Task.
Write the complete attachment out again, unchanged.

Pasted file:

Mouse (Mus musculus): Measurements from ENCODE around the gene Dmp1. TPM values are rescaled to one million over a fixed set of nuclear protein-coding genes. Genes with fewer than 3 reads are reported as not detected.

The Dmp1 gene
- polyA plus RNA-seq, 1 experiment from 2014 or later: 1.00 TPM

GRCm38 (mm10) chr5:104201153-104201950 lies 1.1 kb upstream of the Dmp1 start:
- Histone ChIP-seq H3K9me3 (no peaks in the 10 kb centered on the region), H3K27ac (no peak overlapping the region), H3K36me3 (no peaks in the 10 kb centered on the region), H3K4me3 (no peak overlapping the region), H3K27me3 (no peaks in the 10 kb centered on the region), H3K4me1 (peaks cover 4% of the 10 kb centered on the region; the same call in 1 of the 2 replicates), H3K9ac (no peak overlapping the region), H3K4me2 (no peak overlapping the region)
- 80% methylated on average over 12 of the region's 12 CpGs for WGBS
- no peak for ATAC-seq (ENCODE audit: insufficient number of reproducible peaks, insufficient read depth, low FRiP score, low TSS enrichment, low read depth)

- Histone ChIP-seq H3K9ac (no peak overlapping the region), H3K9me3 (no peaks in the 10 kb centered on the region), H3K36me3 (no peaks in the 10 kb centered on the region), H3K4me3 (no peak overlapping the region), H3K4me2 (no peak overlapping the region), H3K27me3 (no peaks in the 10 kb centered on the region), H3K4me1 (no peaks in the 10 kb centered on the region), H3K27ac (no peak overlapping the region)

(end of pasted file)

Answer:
Mouse (Mus musculus): Measurements from ENCODE around the gene Dmp1. TPM values are rescaled to one million over a fixed set of nuclear protein-coding genes. Genes with fewer than 3 reads are reported as not detected.

The Dmp1 gene
- polyA plus RNA-seq, 1 experiment from 2014 or later: 1.00 TPM

GRCm38 (mm10) chr5:104201153-104201950 lies 1.1 kb upstream of the Dmp1 start:
- Histone ChIP-seq H3K9me3 (no peaks in the 10 kb centered on the region), H3K27ac (no peak overlapping the region), H3K36me3 (no peaks in the 10 kb centered on the region), H3K4me3 (no peak overlapping the region), H3K27me3 (no peaks in the 10 kb centered on the region), H3K4me1 (peaks cover 4% of the 10 kb centered on the region; the same call in 1 of the 2 replicates), H3K9ac (no peak overlapping the region), H3K4me2 (no peak overlapping the region)
- 80% methylated on average over 12 of the region's 12 CpGs for WGBS
- no peak for ATAC-seq (ENCODE audit: insufficient number of reproducible peaks, insufficient read depth, low FRiP score, low TSS enrichment, low read depth)

- Histone ChIP-seq H3K9ac (no peak overlapping the region), H3K9me3 (no peaks in the 10 kb centered on the region), H3K36me3 (no peaks in the 10 kb centered on the region), H3K4me3 (no peak overlapping the region), H3K4me2 (no peak overlapping the region), H3K27me3 (no peaks in the 10 kb centered on the region), H3K4me1 (no peaks in the 10 kb centered on the region), H3K27ac (no peak overlapping the region)